New Jersey is the newest state to say Uber should include drivers in its workforce rather than calling them independent contractors. NJ’s labor department said that due to this disarrangement, the ride-hailing giant owes it around $650 million in unemployment taxes and disability insurance. Reportedly, the labor department has been attempting to gain unpaid employment taxes from Uber since 2015. Even more, the company outstanding the state $523 million in overdue taxes along with another $119 million in interest and penalties for the past four years.
On the other hand, Uber has revealed disagreement against the filing. An Uber representative has stated that they are demanding this primary but incorrect determination. Besides, the ride-hailing company is has challenged the fine. Even more, it remains stable on its statement that Uber drivers will remain, independent contractors, let it be any place, New Jersey or worldwide. Whereas, the move has hailed as an achievement by those pressing for Uber’s drivers better-working conditions. Currently, many of the Uber drivers work part-time under the cover of the ride-hailing giant. Still, there are some workers who work for hours and totally depend on the earnings made from ride-hailing.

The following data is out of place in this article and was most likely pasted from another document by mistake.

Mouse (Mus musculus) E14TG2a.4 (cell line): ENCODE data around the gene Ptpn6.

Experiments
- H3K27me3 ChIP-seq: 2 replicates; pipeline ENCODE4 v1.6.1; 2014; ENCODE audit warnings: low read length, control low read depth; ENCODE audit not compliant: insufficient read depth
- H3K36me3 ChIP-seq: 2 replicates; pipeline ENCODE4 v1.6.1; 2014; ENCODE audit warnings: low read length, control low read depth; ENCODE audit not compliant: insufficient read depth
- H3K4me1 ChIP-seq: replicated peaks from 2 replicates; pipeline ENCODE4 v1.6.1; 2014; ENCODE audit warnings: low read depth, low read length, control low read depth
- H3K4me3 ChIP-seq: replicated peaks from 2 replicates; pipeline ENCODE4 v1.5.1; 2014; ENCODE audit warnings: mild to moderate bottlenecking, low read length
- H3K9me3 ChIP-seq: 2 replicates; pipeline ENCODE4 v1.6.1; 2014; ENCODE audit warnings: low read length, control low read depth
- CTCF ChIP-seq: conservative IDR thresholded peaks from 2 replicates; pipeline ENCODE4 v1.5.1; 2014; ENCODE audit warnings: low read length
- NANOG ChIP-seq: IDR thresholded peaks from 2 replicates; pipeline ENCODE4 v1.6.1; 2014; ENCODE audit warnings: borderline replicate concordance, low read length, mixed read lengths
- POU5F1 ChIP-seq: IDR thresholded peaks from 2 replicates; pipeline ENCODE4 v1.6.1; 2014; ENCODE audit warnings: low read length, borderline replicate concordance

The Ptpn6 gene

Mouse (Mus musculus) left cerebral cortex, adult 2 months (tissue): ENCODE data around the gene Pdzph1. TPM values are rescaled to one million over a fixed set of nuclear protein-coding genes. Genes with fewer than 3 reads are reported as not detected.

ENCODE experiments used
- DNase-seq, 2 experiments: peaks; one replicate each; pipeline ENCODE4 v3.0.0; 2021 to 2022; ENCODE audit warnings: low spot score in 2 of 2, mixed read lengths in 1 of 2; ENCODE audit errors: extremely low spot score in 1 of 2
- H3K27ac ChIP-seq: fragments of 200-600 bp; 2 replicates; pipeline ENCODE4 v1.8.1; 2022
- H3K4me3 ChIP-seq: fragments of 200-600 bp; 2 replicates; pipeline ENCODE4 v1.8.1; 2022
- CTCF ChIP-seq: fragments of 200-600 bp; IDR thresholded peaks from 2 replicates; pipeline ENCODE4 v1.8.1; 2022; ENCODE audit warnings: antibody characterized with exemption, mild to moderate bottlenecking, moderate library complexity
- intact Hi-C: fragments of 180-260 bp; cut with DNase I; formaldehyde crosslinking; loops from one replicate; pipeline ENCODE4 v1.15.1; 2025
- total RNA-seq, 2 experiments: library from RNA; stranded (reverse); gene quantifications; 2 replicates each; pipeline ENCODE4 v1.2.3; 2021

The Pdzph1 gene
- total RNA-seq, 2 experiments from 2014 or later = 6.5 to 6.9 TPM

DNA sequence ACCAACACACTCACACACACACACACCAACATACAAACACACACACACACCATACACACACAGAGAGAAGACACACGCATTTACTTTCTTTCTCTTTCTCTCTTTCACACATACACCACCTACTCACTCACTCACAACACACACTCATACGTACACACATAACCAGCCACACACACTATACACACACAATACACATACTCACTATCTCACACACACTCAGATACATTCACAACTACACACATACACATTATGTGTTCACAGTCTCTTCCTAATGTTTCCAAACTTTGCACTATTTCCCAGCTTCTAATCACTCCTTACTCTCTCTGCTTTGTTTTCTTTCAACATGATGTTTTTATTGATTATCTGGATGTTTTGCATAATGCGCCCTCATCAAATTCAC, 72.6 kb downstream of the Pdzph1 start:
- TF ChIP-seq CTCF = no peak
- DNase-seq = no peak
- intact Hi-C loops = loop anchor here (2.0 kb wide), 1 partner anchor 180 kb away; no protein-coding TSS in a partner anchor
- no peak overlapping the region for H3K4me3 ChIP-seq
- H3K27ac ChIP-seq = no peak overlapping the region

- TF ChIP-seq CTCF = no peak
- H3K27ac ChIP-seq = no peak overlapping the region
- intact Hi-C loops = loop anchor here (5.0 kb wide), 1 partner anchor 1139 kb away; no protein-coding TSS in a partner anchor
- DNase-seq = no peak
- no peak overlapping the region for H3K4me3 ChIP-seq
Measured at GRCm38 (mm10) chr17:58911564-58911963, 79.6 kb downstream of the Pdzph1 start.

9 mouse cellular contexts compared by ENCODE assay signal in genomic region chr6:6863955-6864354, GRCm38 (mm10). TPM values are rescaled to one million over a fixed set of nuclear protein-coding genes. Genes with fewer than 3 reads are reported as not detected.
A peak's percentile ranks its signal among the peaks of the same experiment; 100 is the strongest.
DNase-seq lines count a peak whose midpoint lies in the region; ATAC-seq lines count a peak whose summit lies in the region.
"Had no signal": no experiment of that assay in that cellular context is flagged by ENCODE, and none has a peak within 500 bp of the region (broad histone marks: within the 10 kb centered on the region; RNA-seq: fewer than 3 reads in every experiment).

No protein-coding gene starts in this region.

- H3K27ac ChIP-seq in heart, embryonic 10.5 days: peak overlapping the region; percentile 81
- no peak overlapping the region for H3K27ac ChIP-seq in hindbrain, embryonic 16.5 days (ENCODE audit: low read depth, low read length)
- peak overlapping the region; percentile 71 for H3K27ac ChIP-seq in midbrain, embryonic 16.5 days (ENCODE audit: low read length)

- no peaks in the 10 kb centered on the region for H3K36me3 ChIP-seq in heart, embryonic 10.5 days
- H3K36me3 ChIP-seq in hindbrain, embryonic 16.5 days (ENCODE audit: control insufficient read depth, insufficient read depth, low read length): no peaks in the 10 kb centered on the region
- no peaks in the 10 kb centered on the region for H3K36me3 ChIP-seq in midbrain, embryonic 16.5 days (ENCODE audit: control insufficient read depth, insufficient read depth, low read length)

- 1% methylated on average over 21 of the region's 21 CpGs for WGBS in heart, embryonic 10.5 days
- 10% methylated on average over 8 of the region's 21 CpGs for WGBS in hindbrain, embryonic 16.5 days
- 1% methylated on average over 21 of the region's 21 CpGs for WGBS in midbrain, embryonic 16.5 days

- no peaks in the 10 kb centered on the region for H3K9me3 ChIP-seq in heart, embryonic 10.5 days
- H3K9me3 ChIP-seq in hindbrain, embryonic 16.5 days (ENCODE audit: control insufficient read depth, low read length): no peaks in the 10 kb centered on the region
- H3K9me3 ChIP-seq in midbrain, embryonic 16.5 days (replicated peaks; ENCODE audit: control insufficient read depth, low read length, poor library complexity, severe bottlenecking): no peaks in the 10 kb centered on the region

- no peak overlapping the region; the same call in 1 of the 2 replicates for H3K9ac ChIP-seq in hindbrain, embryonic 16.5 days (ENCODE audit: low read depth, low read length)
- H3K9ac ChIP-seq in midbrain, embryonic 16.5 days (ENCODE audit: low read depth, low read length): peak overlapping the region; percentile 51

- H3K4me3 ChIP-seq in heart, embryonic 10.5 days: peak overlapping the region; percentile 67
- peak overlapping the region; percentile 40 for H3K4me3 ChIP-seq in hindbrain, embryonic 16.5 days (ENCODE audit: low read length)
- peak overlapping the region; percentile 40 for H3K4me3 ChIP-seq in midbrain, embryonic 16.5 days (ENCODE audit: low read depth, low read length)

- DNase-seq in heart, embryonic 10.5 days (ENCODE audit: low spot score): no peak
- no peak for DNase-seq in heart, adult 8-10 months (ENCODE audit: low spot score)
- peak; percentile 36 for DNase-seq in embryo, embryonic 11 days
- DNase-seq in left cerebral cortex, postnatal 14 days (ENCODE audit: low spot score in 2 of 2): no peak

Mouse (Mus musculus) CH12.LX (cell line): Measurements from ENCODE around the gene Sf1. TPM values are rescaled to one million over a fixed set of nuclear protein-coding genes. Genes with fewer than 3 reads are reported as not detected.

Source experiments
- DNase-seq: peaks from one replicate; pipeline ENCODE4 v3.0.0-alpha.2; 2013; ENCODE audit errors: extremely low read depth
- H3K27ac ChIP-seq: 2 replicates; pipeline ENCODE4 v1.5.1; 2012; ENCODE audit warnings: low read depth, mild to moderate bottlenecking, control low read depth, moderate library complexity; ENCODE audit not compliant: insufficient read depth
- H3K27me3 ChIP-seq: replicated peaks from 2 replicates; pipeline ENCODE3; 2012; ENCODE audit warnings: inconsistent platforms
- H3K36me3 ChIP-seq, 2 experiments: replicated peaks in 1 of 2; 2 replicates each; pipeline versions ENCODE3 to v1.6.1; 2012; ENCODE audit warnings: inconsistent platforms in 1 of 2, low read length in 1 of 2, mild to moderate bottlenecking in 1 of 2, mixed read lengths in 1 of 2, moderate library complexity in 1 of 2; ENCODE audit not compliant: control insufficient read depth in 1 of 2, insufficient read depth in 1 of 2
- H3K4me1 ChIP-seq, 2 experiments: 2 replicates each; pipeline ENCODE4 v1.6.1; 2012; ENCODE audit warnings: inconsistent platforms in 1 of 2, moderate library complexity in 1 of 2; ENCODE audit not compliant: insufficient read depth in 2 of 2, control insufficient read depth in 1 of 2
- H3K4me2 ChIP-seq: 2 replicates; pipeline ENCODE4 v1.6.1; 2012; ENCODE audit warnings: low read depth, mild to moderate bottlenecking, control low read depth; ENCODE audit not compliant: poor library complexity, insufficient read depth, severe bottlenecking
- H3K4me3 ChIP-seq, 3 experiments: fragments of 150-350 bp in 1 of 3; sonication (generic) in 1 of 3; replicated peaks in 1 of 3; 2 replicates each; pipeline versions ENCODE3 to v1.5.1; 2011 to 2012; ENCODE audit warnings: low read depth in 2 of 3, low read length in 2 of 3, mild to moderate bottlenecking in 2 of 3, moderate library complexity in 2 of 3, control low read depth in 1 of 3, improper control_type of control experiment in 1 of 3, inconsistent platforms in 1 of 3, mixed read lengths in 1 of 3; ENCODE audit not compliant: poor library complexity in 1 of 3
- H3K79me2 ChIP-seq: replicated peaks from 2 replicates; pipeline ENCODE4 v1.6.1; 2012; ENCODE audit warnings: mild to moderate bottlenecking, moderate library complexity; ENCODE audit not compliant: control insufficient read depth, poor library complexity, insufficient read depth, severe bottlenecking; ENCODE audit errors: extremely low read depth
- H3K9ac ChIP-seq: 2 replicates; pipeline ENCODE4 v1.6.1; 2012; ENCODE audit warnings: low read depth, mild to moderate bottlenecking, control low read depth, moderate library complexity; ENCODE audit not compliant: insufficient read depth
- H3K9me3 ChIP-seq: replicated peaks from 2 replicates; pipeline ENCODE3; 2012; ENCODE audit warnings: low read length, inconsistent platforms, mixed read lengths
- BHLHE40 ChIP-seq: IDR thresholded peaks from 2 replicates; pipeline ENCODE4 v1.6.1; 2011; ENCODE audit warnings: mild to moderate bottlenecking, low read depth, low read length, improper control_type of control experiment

Driver classification is an issue that government regulators have been analyzing over the past year. Before few months, in September, California has passed a law that could necessitate Uber and other on-demand organizations to re-classify their drivers as employees. The state is also against calling Uber drivers as independent contractors. Even more, the law is ready to go into effect from January 1, 2020, in various regions including Oregon, Washington state, and New York. Meanwhile, ride-hailing companies including Lyft, Uber, and others have decided to fight the Californian law. They are collectively pouring more than $90 million behind a ballot initiative that will take the matter to voters in November 2020. Many of the drivers have called the thing as an insulting one, as they struggle to earn a minimum standard of living.
Kevin has worked as a business executive in an insurance firm before joining Janmorgan Media as the major business correspondent. After joining here, he has helped craft not only some of the insightful articles but also regular articles that don’t compromise perspective. If not checking out business publications or news, you can see her listening to music.